Excitation of the actuator is based on two sawtooth signals which are applied to piezo ceramic plates. In order to obtain proper operation, piezo ceramic plates must be divided to three separate groups, which ensures excitation of the first longitudinal vibration mode as well as enlarges bending vibrations. The actuator excitation schematics is given in Fig. 2.

The group of piezo ceramic plates dedicated to excite the first longitudinal vibration mode is composed from four piezo ceramic plates at the top and bottom of a square-shaped rod. The plates induct squeezing and stretching of the rod and by this way excites the first longitudinal vibration mode. The excitation signal for this group is not changed during the entire operation of the actuator. Groups dedicated to enlarge, in-plane, bending deformations are based on two piezo ceramic plates which are placed on sides of the rod. The excitation of these piezo ceramic plates is implemented by two sawtooth signals with phase difference in π in order to enlarge, in plane, the bending deformations of the rod, while one of the signals is the same as for the excitation of the longitudinal vibration mode.

Fig. 2Excitation schematics of actuator: 1 – excitation signal source; 2 – group of piezo ceramic plates used to excite longitudinal vibrations; 3 – group of piezo ceramic plates used to enlarge, in plane, bending of rod; 4 – group of piezo ceramic plates used to enlarge, in plane, bending of rod; 5 – polarization of piezo ceramics

Excitation schematics of actuator: 1 – excitation signal source; 2 – group of piezo ceramic plates used to excite longitudinal vibrations; 3 – group of piezo ceramic plates used to enlarge,  in plane, bending of rod; 4 – group of piezo ceramic plates used to enlarge,  in plane, bending of rod; 5 – polarization of piezo ceramics

3. Numerical investigation of actuator

Numerical investigations were performed to confirm operation principle, indicate the mechanical and electromechanical characteristics of the actuator. For this purpose, the finite element model (FEM) was built by COMSOL Multiphysics software. Boundary conditions were set as follows: the T-shaped clamping was fixed rigidly while electrical boundary conditions were set with respect to the schematic shown in Fig. 2 material characteristics were assigned as described in the previous section. The first stage of the numerical investigation was dedicated to modal analysis of the actuator. The goal of the investigation was to find the proper deformation mode and confirm its suitability for actuator operation. The results of the calculations are given in Fig. 3.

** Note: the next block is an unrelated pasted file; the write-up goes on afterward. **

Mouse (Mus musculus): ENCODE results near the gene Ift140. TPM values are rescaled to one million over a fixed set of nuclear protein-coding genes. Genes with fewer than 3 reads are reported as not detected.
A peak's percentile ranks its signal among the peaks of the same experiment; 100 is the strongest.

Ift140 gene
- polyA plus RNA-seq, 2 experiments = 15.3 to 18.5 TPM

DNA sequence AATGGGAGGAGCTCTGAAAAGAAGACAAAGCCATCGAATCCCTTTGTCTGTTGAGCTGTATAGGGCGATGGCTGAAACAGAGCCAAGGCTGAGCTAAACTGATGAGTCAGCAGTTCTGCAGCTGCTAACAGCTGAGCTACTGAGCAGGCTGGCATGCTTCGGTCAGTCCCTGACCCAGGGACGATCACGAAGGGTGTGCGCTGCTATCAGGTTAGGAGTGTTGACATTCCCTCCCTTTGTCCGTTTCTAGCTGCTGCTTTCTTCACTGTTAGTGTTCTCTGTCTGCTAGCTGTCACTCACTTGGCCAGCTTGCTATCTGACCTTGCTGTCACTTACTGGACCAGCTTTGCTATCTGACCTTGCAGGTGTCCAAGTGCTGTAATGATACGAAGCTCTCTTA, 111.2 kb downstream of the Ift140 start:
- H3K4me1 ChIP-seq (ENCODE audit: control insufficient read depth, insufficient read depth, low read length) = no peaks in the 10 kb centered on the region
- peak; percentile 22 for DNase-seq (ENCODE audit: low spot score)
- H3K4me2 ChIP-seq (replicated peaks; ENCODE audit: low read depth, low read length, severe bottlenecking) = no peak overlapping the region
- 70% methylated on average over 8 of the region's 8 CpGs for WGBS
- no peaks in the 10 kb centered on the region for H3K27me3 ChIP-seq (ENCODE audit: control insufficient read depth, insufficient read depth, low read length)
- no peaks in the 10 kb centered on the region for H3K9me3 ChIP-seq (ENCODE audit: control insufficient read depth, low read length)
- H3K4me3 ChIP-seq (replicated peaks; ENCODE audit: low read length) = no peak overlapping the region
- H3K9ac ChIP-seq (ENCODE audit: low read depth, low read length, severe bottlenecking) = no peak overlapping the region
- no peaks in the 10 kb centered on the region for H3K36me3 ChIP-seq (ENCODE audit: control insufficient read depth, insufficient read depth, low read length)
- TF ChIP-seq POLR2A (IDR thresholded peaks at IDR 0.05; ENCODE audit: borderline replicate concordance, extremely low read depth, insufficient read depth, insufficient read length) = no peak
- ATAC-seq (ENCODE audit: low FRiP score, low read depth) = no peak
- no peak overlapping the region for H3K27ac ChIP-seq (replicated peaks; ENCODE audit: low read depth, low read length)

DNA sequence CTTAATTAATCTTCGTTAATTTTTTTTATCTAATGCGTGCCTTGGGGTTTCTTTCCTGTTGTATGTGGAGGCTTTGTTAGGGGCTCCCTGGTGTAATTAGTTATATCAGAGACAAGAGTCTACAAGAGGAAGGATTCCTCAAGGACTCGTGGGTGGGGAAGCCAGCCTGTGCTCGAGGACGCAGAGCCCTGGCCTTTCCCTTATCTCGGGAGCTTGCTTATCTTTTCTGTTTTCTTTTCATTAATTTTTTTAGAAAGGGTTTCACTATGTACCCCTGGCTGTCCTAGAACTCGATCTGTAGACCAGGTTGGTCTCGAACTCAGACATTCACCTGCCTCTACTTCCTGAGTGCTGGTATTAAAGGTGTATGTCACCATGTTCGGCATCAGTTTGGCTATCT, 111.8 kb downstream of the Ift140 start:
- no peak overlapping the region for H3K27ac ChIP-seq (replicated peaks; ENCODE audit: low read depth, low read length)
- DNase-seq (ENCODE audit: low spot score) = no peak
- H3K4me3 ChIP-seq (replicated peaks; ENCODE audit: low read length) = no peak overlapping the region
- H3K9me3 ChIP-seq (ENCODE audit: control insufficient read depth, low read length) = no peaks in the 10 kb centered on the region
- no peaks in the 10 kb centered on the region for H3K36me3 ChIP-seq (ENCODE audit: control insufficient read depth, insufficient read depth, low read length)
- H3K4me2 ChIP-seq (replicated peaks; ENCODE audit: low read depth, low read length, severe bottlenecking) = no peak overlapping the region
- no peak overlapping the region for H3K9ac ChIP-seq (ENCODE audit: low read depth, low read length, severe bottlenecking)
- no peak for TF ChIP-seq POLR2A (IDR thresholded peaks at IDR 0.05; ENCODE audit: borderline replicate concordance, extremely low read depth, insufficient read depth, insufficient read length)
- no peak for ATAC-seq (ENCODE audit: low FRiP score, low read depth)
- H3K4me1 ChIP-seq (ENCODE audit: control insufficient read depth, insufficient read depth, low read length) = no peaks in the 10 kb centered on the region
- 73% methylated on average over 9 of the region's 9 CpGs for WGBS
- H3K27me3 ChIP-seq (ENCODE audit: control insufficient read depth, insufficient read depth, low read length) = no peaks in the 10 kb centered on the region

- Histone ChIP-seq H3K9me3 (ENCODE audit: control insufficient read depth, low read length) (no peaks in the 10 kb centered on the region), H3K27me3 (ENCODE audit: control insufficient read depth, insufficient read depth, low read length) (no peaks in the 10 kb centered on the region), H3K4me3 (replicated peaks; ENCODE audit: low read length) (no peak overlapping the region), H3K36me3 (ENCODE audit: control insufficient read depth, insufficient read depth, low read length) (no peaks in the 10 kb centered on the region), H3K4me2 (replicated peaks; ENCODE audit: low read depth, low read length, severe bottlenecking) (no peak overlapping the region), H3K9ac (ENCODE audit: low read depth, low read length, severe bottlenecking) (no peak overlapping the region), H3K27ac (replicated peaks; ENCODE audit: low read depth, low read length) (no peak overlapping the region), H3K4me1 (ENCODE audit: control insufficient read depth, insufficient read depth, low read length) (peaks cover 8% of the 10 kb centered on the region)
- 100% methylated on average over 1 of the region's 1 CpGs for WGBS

Fig. 3Modal shape of actuator at 59.72 kHz

Modal shape of actuator at 59.72 kHz

As can be found in Fig. 3, suitable modal shape of the actuator was obtained at 59.72 kHz. Also, the modal shape shows that the longitudinal vibration mode inducts, in plane bending deformations as well as thin wall bends under the effect of longitudinal displacements of the rod. Therefore, it can be concluded that vibration mode obtained at 59.72 kHz is suitable for actuator operation. The next stage of numerical investigations was dedicated to calculations of the impedance and phase frequency characteristics of the actuator. For this purpose, frequency domain study was set in range from 59.7 to 60 kHz with increment step of 5 Hz. The results of the calculations are shown in Fig. 4.

Fig. 4Impedance and phase – frequency characteristics of the actuator

Impedance and phase – frequency characteristics of the actuator

Fig. 5Displacement amplitudes of actuator in the y direction

Displacement amplitudes of actuator in the y direction

As can be found in Fig. 4, the actuator resonance frequency is at 59.82 kHz. The slight mismatch between the values obtained by the modal and frequency domain studies is influenced by minor differences in the mesh as well as in the discreet steps used by the frequency domain study. However, the values are in good agreement and confirm the operation frequency of the actuator. In addition, the electromechanical coupling keff of the actuator was calculated and reached value of 0.045.